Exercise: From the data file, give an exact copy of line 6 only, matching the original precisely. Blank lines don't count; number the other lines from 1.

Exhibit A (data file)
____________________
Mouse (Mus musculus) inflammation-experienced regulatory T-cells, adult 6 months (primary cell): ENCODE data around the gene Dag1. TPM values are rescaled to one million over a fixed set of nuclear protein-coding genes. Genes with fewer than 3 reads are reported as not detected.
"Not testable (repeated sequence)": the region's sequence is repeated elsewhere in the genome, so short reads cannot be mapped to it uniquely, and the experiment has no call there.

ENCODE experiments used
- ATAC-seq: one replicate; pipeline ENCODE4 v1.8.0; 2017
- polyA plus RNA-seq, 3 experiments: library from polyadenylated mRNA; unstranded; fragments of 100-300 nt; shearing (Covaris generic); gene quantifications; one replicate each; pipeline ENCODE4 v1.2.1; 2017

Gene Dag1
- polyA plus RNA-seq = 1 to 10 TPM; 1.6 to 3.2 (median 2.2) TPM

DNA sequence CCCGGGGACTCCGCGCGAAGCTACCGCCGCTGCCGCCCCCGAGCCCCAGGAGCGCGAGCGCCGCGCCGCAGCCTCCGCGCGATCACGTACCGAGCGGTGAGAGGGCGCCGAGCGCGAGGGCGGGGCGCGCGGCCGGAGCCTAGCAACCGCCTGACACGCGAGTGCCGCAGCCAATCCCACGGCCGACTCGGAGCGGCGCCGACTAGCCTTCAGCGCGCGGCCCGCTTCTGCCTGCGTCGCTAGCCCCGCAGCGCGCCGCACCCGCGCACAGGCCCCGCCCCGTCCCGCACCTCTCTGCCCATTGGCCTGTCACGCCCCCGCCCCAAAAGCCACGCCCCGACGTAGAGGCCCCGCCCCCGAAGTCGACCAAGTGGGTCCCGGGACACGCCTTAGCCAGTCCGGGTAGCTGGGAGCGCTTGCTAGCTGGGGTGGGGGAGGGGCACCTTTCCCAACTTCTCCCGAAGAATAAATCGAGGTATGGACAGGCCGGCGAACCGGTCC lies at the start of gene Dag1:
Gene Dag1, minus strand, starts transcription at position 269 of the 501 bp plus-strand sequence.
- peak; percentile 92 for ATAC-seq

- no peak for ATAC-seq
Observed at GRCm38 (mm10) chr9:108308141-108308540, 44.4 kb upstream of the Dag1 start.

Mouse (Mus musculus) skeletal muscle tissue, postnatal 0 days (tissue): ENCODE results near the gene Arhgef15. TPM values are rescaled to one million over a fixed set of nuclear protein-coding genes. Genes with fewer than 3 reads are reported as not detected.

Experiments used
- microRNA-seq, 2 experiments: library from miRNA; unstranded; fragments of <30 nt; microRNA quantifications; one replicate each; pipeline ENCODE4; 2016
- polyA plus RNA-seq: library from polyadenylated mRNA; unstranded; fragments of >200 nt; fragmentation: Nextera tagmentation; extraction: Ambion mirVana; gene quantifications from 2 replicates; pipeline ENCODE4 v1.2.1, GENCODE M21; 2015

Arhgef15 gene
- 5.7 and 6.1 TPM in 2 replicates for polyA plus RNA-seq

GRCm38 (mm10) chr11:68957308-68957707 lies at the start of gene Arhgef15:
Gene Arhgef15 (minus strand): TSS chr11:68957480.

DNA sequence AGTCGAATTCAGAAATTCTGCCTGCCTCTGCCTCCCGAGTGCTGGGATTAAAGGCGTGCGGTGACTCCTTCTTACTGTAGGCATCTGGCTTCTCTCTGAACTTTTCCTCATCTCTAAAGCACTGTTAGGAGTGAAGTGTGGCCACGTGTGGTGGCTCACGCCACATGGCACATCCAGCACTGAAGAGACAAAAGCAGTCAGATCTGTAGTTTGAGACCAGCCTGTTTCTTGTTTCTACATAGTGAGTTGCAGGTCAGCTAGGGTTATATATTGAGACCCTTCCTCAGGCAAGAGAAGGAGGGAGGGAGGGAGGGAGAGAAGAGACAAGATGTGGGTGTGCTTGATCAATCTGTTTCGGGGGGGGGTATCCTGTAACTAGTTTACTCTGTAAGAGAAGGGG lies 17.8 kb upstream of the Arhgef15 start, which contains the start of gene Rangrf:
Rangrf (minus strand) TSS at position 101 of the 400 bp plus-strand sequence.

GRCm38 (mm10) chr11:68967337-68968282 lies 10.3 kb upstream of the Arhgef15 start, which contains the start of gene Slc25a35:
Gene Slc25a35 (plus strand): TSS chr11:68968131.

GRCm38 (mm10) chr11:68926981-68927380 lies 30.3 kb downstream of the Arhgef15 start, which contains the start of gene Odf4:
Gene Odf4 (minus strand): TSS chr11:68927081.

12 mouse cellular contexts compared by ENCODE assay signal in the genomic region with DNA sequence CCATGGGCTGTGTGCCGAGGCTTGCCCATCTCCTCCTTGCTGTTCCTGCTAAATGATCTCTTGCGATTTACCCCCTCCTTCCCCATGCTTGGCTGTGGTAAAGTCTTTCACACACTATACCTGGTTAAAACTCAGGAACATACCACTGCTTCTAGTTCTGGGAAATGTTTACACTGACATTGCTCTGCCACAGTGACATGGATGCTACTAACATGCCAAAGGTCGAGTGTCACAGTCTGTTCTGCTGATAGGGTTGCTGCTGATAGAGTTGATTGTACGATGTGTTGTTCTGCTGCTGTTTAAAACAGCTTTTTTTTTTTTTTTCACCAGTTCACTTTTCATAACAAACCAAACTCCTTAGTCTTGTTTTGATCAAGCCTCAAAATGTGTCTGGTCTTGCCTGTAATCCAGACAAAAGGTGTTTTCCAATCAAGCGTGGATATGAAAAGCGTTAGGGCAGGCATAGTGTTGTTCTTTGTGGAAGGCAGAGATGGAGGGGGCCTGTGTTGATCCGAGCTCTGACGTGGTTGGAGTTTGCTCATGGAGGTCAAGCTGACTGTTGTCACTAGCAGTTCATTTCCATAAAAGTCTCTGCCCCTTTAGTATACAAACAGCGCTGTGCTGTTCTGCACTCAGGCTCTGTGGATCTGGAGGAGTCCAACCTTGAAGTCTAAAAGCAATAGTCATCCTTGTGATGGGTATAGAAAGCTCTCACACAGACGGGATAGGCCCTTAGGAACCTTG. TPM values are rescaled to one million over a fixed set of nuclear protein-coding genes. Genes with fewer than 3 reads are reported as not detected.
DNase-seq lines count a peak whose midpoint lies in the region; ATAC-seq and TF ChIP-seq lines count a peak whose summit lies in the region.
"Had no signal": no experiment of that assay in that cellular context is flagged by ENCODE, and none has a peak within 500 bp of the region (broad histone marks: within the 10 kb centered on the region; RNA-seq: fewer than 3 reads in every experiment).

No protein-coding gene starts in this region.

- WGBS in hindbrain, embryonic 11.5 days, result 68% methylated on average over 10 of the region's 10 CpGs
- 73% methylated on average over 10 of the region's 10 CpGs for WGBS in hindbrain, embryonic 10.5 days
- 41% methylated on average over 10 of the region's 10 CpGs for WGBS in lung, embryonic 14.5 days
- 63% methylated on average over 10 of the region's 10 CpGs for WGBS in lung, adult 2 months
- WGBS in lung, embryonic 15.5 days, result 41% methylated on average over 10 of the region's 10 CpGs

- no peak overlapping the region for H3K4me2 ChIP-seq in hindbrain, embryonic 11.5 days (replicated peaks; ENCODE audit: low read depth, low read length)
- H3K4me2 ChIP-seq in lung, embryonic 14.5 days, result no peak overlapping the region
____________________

Gene Dag1